Graduation Semester and Year




Document Type


Degree Name

Master of Landscape Architecture


Landscape Architecture

First Advisor

David D Hopman


"Flea markets are significant in North America because of their cultural, socio-economic, functional values, and the opportunities they provide for social interaction and public gathering" (Riveira, A.N., 2013). They can be transformed from typical commercial marketplaces into vital third places by expressing various cultural themes through design. In 1989, "third place" was termed by Ray Oldenburg, an urban sociologist who espoused that one’s home is the first place, workspace or office is the second place, and the area where people meet informally to enjoy the company of others is the third place (Oldenburg, R., 2008). The use of cultural themes in the design of a flea market can transform it into a third place with a strong identity that attracts large numbers of shoppers, provides stress relief, and fosters community bonding through social interactions (Bracken, C.C., Casey, M.F., Jeffres, L.W., & Jian, G., 2009). A hierarchy of spaces arranged in an easy-to-navigate traffic pattern within an open, customer-friendly environment has good potential for success (Lu, Y., 2016). This research consists of a literature review, case study, behavioral observations, and site inventory and analysis conducted to determine the criteria for effectively transforming a functional flea market into a vital third place. A detailed research-through-design proposal is developed for an active flea market in North Texas with elements derived from the research instruments. These elements from the research are designed to improve the tangible expressions of local cultures, render the space easily navigable, and arrange the spaces in a hierarchy that encourages people to use it as a third place. Traders Village flea market in Grand Prairie, Texas was chosen as the site for the proposed design improvements, based on its current design and the surrounding area's demographics.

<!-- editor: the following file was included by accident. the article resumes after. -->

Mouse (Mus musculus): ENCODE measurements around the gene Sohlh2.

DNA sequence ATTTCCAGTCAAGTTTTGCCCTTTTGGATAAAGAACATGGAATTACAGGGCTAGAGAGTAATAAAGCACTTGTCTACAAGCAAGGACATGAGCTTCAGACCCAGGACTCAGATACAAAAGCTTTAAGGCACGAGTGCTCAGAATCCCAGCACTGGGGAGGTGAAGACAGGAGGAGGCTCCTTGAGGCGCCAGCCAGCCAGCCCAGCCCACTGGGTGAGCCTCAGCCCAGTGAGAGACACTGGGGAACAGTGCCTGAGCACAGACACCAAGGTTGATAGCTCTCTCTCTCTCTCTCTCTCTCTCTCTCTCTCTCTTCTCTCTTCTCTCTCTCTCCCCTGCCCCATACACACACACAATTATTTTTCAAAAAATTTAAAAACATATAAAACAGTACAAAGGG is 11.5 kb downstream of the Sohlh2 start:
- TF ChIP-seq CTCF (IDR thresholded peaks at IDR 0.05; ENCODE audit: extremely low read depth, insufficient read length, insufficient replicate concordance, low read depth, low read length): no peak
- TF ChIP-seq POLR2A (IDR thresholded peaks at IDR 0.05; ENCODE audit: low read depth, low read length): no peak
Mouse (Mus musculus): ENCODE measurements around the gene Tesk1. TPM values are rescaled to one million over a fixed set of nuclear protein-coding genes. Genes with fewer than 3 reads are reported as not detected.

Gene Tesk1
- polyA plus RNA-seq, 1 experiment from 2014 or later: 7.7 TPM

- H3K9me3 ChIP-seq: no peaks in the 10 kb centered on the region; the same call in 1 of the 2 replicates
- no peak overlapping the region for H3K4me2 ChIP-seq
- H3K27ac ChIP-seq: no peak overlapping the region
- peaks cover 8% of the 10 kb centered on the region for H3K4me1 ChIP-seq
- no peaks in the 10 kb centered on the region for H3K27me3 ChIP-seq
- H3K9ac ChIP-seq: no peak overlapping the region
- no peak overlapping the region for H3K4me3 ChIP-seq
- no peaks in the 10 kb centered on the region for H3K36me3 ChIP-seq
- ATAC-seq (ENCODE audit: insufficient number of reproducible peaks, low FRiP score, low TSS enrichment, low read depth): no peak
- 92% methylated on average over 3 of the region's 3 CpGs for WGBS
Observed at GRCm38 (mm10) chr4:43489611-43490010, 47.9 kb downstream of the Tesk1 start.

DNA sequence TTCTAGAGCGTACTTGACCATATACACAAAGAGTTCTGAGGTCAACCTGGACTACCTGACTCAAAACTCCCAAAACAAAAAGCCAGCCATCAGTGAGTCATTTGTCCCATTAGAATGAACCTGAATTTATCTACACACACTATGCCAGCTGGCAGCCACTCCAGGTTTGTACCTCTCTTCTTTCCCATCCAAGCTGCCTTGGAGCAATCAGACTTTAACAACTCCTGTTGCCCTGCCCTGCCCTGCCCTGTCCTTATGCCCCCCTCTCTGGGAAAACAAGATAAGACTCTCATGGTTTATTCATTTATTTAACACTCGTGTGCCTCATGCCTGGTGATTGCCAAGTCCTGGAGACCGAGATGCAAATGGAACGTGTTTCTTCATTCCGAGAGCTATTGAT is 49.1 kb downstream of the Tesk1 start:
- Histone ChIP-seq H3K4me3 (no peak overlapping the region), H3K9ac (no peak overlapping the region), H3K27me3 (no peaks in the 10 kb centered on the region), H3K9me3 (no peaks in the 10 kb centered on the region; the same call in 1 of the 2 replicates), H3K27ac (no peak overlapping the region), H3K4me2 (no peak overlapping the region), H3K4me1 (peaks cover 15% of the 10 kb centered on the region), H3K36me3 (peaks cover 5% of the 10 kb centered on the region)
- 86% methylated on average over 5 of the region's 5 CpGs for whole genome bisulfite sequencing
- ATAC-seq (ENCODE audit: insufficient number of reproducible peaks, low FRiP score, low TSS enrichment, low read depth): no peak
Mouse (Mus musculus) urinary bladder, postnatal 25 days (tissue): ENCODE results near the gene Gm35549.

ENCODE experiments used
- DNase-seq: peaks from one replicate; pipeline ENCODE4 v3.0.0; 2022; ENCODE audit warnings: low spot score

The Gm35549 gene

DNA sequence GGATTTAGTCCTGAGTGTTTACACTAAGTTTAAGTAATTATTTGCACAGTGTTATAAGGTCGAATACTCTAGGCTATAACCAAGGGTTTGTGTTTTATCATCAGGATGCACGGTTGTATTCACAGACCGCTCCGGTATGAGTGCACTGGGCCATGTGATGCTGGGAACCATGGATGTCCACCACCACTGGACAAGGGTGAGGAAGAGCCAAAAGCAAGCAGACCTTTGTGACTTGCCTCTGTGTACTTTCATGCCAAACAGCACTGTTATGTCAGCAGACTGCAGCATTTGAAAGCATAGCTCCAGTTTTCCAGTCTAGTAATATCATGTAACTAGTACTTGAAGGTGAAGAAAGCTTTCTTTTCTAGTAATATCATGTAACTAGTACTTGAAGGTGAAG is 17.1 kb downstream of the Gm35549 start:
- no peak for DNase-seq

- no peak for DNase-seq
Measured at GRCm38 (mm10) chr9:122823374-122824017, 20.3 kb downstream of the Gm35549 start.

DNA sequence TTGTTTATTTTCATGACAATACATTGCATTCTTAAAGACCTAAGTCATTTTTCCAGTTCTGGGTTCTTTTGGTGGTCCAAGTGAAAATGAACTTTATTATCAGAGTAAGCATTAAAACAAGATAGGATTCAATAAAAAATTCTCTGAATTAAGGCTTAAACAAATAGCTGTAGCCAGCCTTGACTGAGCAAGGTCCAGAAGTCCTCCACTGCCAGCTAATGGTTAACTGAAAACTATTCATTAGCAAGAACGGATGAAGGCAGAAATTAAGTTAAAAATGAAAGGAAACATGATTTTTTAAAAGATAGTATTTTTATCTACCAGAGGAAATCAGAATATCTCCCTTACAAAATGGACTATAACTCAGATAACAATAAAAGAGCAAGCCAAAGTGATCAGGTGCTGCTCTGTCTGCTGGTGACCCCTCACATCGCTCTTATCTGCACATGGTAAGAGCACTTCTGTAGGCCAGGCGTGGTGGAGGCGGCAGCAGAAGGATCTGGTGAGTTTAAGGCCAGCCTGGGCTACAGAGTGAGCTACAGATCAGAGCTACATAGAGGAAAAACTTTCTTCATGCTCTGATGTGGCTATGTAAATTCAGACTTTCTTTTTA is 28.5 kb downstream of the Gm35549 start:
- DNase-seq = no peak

Cultural diversity, Hierarchy of space, Third place, Flea market, Wayfinding


Architecture | Landscape Architecture


Degree granted by The University of Texas at Arlington